I started by adding "Stay at home mom" to my LinkedIn profile, because I'm here too. I may not be seen by many as someone who's working, but I am. And I'm a part of society too, even though I'm not physically present in the rush hours, Starbucks lines, and staff meetings. Any smart future employer will know that a parent who has stayed home knows how to work their tail off. 

It is finally well with my soul

Sweet babies, 

I'm thinking about you a lot today.  I've been thinking about you a lot lately.  When the moms at mom's morning asked if Lars was my first.  When my friend lost her sweet Jonah.  When my other friend heard her HCG levels weren't going up anymore.  When our family labels grandchildren by birth order.  I think of you. I think about you when a song comes on.  I think of you when I watch Lars playing alone in the living room.  I think of you when I see Lars's personality.  And, sometimes I just feel your presence, looking over my shoulder and I think about you all day those days.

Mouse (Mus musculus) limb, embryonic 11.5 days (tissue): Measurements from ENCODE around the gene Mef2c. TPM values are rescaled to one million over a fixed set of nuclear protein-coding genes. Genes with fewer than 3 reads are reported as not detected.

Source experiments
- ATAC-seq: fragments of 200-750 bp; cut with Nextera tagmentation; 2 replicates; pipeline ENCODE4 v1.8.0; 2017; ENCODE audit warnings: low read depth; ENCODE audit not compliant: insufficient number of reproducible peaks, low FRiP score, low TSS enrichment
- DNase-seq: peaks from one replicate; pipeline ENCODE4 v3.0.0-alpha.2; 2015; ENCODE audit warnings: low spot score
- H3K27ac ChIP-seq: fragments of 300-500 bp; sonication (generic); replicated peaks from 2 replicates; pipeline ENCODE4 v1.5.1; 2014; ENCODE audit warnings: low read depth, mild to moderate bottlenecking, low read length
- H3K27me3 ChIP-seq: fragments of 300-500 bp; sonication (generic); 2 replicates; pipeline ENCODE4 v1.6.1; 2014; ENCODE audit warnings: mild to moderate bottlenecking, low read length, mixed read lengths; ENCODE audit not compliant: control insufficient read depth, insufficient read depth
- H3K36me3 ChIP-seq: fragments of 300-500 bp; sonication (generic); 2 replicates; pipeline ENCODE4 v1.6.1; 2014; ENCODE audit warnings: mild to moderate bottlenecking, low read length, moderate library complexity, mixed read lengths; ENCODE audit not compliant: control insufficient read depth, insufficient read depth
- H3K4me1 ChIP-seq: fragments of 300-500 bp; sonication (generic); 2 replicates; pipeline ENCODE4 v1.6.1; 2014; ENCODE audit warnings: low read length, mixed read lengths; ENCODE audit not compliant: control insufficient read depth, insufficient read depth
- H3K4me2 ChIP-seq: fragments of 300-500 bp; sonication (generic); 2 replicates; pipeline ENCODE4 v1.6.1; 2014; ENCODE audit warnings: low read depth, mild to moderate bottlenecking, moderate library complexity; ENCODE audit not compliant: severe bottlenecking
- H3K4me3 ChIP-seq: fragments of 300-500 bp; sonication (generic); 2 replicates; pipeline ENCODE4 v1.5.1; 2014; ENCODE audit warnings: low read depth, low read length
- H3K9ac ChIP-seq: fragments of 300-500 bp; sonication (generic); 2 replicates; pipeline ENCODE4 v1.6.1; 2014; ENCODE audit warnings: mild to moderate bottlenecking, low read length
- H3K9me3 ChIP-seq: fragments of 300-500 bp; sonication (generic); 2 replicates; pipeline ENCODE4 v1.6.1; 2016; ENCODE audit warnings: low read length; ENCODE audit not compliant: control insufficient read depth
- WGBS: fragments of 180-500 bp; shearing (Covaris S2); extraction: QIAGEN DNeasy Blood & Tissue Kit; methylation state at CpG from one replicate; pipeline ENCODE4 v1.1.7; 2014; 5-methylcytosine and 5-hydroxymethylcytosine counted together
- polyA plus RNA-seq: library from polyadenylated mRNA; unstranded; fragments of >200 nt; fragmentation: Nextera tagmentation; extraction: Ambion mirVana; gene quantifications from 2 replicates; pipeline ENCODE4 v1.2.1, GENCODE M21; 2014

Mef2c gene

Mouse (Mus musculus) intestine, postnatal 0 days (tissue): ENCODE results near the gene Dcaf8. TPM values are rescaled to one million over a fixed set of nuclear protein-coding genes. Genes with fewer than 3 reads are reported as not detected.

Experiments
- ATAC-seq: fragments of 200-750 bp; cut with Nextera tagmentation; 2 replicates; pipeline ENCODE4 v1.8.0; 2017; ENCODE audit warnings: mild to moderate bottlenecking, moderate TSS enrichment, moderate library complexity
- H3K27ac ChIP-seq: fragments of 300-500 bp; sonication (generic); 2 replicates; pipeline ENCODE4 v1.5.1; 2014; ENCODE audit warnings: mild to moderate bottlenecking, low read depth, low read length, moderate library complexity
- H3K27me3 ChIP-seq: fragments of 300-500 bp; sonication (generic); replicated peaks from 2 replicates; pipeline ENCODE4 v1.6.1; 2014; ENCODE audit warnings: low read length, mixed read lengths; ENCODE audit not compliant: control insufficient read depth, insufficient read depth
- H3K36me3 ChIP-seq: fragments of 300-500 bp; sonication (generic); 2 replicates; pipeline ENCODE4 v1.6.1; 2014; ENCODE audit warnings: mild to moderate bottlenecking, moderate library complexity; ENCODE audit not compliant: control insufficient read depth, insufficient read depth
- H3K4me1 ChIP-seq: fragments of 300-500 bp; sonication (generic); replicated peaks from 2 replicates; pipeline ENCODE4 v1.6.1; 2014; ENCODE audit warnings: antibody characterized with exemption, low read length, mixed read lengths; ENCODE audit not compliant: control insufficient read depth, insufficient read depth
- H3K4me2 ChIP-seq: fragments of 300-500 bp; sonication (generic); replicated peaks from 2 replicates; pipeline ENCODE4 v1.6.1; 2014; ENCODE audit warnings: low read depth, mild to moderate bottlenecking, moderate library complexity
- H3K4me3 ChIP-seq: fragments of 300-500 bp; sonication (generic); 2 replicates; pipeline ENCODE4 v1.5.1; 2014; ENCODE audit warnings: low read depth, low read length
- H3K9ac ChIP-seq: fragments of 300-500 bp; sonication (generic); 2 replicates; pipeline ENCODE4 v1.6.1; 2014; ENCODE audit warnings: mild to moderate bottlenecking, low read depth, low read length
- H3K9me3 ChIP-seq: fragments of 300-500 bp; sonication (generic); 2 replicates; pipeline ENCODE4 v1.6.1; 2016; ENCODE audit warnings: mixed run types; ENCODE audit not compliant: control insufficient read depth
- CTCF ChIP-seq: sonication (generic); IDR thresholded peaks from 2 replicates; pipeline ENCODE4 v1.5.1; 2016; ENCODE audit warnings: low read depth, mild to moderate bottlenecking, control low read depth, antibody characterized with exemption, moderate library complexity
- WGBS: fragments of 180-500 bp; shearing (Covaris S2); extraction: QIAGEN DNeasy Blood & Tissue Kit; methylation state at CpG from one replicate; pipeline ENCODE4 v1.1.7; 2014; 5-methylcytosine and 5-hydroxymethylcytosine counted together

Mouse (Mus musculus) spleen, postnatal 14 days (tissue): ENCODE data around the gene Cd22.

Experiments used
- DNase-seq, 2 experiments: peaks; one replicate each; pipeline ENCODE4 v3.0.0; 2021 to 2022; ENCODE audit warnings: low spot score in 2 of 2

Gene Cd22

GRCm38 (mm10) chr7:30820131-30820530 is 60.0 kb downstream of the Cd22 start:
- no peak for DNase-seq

Sometimes I cry still.  I cry because I miss you.  I cry because I long to know who you are.  I cry because the intensity of sorrow is so imprinted on my heart when it comes to you both.  I cry because I know that you're in another realm, and you're safe.  I cry because I know God called you home before you were even born.  I cry because I feel you know more than me when it comes to God's goodness and God's plan.  I cry because, as your mother, I was supposed to teach you those things, but instead God gave you eternity and uses you to teach me.  I cry because I feel humbled by your wings.  I cry because you're my gifts, even though it's not in the way I had envisioned.